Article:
Meat Loaf had a second Fight Club role that you probably didn’t know about

It turns out the cult film might not have been as good without his help

Jacob Stolworthy
Friday 21 January 2022 12:08
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Meat Loaf as Robert ‘Bob’ Paulson in ‘Fight Club’

Meat Loaf, who has died aged 74, was a multi-talented star, appearing in films as well as releasing music.

The Grammy winner’s death was announced on his official Facebook page, with a statement reading: “Our hearts are broken to announce that the incomparable Meat Loaf passed away tonight with his wife Deborah by his side. Daughters Pearl and Amanda and close friends have been with him throughout the last 24 hours...”

Before selling millions of albums and releasing popular singles, including Bat Out of Hell and “I’d Do Anything for Love”, Meat Loaf appeared in films ranging from The Rocky Horror Picture Show to Focus, directed by Arthur Miller.

One of his most popular roles was in Fight Club, the 1999 David Fincher film starring Edward Norton, Brad Pitt and Helena Bonham Carter.

Meat Loaf appeared in the film as Robert “Bob” Paulson, a former body builder who gets testicular cancer due to his reliance on steroids.

It turns out that Meat Loaf actually helped the completed film take shape, with Fincher recruiting him to pick certain takes.

Reflecting on the film, he told The AV Club in 2016: “I hardly spent any time in my trailer for almost 10 months. I sat next to David the entire time. Well, not next to him – I would have driven him crazy – but close, like behind him, so I could see what was going on and what he was seeing.”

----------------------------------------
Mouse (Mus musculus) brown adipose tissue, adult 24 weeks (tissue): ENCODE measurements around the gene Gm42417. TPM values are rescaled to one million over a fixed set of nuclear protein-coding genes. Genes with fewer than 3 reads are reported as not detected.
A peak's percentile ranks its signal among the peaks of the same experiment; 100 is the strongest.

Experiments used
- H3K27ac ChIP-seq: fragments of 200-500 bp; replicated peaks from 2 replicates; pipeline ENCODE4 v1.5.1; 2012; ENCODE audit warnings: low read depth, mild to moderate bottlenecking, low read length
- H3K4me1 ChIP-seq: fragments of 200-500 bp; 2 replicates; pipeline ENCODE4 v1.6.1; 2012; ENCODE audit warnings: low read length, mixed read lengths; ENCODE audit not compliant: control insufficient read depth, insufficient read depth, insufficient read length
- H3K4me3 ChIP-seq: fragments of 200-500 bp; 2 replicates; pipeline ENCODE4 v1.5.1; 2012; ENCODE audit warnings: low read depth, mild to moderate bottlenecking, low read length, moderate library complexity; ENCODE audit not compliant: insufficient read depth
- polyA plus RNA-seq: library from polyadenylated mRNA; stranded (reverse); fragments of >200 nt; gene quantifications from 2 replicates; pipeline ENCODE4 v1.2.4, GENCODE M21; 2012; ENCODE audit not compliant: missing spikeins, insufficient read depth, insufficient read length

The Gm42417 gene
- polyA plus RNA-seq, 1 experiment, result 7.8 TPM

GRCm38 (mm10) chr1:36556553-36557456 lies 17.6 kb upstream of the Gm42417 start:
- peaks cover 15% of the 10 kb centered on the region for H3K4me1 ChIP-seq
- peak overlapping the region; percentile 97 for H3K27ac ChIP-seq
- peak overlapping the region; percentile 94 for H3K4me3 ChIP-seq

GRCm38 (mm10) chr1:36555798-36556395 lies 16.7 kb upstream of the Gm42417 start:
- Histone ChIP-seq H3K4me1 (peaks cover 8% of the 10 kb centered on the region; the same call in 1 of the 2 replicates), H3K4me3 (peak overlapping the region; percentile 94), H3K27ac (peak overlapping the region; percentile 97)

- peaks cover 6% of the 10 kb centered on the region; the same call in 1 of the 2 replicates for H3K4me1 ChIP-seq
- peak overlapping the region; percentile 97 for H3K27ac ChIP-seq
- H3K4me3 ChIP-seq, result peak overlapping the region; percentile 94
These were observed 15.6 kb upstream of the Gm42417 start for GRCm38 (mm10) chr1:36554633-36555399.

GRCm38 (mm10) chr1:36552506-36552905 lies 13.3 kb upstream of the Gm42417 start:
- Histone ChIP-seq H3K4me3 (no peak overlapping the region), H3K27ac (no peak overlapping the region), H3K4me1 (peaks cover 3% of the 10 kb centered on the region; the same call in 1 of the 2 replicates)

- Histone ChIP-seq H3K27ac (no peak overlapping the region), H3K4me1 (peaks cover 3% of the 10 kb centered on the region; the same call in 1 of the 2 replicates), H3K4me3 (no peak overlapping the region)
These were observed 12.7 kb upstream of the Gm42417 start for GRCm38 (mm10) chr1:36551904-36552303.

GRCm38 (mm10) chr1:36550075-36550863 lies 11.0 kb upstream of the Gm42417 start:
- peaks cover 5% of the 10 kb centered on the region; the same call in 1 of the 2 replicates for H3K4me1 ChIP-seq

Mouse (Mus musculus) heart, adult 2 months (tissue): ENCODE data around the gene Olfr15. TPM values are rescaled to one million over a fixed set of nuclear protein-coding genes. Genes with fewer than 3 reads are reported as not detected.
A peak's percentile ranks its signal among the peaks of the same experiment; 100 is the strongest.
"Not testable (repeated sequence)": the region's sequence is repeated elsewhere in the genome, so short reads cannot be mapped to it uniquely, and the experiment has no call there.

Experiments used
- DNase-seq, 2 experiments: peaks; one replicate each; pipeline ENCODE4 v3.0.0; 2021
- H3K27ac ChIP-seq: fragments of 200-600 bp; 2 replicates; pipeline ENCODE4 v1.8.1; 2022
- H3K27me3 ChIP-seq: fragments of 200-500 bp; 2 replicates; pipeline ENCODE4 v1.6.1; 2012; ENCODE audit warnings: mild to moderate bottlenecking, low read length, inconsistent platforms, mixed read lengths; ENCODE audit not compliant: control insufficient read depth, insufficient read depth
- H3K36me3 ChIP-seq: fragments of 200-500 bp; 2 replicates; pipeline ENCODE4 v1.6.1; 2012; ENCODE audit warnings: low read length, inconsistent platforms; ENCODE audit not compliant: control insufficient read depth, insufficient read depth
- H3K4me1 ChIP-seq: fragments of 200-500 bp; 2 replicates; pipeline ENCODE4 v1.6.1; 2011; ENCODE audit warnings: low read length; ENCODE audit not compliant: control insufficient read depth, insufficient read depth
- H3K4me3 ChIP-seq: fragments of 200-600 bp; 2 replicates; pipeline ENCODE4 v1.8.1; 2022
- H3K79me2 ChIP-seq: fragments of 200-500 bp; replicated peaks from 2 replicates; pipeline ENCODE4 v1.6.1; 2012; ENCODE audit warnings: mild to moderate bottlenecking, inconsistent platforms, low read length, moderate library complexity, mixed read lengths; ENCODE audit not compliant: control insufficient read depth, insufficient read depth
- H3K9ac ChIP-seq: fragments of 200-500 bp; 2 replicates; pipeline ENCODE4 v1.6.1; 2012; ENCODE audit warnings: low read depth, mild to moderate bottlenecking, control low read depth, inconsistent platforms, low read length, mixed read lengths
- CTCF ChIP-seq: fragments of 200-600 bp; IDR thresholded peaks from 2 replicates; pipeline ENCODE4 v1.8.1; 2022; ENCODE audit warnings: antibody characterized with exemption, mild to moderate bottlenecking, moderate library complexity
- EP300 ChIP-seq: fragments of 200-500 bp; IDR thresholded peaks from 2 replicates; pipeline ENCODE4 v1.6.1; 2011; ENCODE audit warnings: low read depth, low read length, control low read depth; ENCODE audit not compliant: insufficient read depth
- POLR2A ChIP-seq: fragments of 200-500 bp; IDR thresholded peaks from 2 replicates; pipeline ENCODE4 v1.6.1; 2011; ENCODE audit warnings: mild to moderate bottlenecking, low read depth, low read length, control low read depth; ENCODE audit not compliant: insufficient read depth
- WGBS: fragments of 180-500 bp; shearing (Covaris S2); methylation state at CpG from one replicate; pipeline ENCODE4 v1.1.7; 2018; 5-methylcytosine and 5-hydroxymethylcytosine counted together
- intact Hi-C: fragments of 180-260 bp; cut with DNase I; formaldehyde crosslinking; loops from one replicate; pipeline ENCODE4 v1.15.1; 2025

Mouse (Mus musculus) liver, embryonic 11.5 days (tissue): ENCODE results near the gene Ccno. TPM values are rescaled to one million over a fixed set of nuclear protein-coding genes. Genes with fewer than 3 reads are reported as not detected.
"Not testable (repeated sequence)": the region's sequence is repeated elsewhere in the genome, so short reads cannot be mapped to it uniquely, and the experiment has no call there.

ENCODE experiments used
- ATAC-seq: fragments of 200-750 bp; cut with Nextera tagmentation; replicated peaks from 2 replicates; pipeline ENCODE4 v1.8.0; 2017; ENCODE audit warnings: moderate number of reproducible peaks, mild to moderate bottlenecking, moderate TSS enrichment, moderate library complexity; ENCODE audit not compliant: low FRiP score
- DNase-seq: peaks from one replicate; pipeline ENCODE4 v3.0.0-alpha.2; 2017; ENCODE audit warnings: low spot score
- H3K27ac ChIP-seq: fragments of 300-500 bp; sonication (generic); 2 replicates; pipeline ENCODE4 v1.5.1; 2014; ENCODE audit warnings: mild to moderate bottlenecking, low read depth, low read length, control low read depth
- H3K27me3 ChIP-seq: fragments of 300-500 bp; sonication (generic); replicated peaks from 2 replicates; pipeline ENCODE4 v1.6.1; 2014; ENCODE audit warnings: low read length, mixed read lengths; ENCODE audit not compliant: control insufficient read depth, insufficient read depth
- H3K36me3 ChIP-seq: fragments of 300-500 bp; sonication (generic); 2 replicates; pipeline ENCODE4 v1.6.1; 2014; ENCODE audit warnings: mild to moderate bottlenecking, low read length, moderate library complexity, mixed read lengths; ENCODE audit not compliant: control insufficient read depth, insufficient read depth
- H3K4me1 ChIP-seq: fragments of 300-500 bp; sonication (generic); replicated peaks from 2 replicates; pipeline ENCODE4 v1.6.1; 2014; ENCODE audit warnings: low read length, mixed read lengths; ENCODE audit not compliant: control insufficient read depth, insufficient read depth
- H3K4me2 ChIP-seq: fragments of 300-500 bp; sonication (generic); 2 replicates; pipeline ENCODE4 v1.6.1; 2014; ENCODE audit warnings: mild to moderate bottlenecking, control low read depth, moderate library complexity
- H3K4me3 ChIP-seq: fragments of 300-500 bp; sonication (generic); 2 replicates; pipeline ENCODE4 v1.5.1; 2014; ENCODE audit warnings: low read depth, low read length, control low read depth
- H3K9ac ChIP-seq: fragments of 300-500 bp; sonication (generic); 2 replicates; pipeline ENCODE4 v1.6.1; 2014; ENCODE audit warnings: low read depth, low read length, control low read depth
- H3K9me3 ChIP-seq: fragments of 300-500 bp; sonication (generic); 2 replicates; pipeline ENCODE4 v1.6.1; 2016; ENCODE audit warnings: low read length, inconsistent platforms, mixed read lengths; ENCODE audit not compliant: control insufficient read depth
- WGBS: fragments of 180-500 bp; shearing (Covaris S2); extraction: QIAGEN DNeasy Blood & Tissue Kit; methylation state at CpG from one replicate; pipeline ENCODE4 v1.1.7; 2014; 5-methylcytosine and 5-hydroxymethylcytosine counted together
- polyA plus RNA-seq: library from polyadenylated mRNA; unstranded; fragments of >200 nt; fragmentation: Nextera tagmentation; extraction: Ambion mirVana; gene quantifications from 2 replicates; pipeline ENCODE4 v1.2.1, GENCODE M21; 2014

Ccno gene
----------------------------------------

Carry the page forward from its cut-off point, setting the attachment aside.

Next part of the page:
Edward Norton and Meat Loaf in 'Fight Club’

He continued: “It got to the point, about four or five months into filming, that we’d break for lunch, and Fincher would call me into his trailer and say, ‘I want you to help me pick which one I should use.’ Of course, in my head I’m going, ‘What?’”

“The first time he did that, I said, ‘I can’t do that,’ and he goes, ‘Yeah, you can. You’ve been sitting next to me, so help me pick out the best one.’

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Meat Loaf said of the scrupulous director: “His average take was 44, so we’d sit there and watch 40 takes, and he’d go, ‘Which one did you like the best,’ and I’d say something like, ‘Well, it’s either 24 or 26,’ and he’d say, ‘I agree with you, 26.’”

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